Learning to embrace a growth mindset when young is the perfect time to adopt this positive attitude. Growth-oriented children are more likely to enjoy school, achieve their goals, and have higher self-esteem. Teachers and parents looking for ways to cultivate a growth mindset in their children can follow these guidelines and advice to help them value learning and embrace the power of growth.
Tips for Cultivating a Growth Mindset in Children
1. Make sure they know it is okay if they fail. When you give your child permission to try, even when it could result in the wrong answer or a failed attempt, they expand their learning and become more comfortable with taking risks. They pick up on their values from you, so be sure you share how you deal with failure and what you learn from your mistakes.
2. Integrate “yet” into your vocabulary. When your child talks about something they can’t do, remind them that this is merely something they have not learned yet. When they are focused on a mistake, help them see that the solution has not yet been discovered. The word “yet” opens possibilities for the future and keeps them focused on what is still to come.
3. Give your kids chores and tasks. When your child accomplishes something, they will feel pride in their work, which builds confidence. The earlier children have responsibilities, the more they become involved in family life and the needs of your household. Allow kids to accomplish tasks in their way so that they can learn from their mistakes, too.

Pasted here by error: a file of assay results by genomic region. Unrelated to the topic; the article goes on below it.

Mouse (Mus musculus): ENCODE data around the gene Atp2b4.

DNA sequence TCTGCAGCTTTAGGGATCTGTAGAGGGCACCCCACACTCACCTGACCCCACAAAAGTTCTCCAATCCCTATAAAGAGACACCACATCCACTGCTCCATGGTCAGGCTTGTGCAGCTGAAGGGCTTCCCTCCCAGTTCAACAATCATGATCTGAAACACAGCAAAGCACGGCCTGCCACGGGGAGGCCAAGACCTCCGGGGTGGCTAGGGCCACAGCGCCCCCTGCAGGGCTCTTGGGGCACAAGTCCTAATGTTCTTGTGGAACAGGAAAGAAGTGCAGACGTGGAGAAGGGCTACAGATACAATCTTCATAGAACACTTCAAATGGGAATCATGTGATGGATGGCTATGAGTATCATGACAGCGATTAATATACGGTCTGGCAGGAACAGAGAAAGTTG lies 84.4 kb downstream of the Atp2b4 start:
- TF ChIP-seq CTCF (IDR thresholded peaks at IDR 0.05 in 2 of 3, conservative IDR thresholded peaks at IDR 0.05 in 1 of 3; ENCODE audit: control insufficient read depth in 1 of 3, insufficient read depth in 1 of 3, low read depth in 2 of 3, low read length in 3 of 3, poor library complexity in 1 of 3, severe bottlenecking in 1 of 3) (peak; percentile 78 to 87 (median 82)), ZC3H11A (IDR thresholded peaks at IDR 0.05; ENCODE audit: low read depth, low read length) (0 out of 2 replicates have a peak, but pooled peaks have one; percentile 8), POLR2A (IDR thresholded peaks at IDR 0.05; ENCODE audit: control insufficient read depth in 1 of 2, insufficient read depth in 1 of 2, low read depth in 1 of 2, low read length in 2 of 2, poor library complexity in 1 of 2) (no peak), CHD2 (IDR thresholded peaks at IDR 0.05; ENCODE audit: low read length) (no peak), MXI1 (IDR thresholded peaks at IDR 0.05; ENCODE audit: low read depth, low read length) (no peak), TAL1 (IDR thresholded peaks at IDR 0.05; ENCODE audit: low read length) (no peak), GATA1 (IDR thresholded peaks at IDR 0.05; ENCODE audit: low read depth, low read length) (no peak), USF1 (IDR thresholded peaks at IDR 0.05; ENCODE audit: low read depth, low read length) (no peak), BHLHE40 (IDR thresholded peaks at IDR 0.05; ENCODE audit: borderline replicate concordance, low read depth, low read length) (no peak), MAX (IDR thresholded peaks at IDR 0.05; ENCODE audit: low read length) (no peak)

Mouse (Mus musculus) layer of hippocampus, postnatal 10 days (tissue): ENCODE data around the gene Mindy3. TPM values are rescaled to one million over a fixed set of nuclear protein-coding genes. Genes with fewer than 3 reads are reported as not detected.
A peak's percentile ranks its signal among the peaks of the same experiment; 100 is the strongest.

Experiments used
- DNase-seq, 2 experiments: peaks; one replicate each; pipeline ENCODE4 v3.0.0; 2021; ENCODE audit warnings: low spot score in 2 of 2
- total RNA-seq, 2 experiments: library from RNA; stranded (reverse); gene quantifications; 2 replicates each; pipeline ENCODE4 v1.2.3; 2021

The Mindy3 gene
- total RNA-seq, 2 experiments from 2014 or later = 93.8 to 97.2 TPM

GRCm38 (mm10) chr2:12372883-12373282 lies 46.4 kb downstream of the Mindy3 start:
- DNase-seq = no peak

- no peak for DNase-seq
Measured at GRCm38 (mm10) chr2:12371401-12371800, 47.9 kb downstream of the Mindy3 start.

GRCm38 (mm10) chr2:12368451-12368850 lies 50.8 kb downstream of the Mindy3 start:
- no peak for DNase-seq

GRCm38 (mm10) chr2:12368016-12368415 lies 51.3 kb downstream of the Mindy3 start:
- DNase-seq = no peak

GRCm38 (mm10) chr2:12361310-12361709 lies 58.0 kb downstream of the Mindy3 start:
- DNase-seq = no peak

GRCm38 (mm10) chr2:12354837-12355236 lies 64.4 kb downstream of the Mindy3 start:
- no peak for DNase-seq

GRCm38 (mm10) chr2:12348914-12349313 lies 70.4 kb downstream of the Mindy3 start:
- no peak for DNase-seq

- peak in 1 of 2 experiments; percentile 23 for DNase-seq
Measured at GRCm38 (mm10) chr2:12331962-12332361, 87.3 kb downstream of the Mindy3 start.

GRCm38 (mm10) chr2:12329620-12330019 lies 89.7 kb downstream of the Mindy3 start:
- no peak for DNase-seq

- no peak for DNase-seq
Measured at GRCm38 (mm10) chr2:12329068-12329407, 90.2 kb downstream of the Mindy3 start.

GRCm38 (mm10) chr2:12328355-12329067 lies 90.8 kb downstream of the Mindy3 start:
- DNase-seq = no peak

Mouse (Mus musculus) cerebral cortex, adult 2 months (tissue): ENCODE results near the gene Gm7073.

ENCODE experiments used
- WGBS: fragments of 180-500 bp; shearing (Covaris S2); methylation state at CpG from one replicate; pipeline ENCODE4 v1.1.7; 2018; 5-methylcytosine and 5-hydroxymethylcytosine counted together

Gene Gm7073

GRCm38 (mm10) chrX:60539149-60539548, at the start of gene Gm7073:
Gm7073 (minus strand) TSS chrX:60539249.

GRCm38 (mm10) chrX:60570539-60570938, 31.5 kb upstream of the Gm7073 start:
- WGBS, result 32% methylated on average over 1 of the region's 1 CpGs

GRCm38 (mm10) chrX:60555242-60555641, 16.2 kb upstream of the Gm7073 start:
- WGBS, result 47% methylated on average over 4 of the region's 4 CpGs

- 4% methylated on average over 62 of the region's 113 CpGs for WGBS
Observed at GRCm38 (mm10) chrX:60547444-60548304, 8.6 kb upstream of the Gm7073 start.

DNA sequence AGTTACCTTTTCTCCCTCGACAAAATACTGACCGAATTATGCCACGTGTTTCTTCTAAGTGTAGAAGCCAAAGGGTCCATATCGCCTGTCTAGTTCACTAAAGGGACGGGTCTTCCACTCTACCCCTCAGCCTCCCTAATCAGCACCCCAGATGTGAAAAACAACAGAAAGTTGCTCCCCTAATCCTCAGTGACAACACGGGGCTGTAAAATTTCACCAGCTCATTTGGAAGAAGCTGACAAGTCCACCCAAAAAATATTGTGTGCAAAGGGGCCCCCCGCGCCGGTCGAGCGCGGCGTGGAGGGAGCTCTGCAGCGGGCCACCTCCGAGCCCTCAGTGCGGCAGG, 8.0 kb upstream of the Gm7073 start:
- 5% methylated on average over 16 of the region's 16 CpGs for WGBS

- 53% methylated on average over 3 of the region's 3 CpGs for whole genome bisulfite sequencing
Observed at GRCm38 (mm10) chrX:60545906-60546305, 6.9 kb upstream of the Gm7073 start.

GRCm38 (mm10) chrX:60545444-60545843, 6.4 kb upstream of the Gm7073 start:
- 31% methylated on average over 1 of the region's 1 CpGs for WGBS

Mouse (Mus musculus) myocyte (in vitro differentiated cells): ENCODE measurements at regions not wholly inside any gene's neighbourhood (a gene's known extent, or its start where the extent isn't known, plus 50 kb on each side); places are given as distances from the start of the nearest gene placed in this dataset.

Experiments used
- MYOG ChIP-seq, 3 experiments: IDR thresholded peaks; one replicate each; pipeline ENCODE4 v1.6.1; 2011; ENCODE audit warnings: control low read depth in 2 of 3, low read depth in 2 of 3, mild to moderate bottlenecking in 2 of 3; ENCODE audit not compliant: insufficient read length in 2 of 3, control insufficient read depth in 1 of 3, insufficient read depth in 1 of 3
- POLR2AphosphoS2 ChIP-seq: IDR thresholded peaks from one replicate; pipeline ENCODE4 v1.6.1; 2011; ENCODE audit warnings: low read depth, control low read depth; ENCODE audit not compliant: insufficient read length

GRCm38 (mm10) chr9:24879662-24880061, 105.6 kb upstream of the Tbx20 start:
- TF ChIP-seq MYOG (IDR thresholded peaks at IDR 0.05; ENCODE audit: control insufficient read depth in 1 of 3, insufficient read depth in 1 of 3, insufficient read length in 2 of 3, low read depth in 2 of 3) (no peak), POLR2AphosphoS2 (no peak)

4. Use praise strategically. When you compliment your child, make sure they know what it is you are placing value on. Instead of saying, “good job,” maybe try praising them for trying several ways to solve a problem. Instead of telling them they are smart, tell them they are solid or resilient.
5. Talk about how brains get stronger over time. Kids need to know that their minds are just like other muscles in their bodies, and they can improve and get stronger when they use them in new ways. Using the language of growth thinking, including those of continuous or lifelong learning, is crucial when talking to your children.
6. Reward effort as well as results. The final grade is the result of all the hard work throughout the semester, so be sure your kids know that those efforts are essential all along the way. And hard-fought outcomes are more important than easily achieved goals, even when they are not what was expected.
7. Be a growth mindset role model for your children. When they look at you, they need to know that you value learning and mistakes the same way you tell them. Your actions will speak much louder than your words, so be sure that you are also working on cultivating your own growth mindset.
8. Notice when your children are being persistent. Praising hard work, determination, and resiliency will show them what is essential. You do not even have to offer words of praise. Simply noticing that they are sticking with something hard is enough. While a growth mindset is not just about effort, the ability to apply yourself to something, even when it is hard, is part of learning to overcome challenges.
9. Remind your children that success comes in many forms. While sometimes success looks like “winning,” other times, it looks like finishing, even if it is in last place. There are lots of ways to be successful in life, and they need to see examples of many of these from an early age.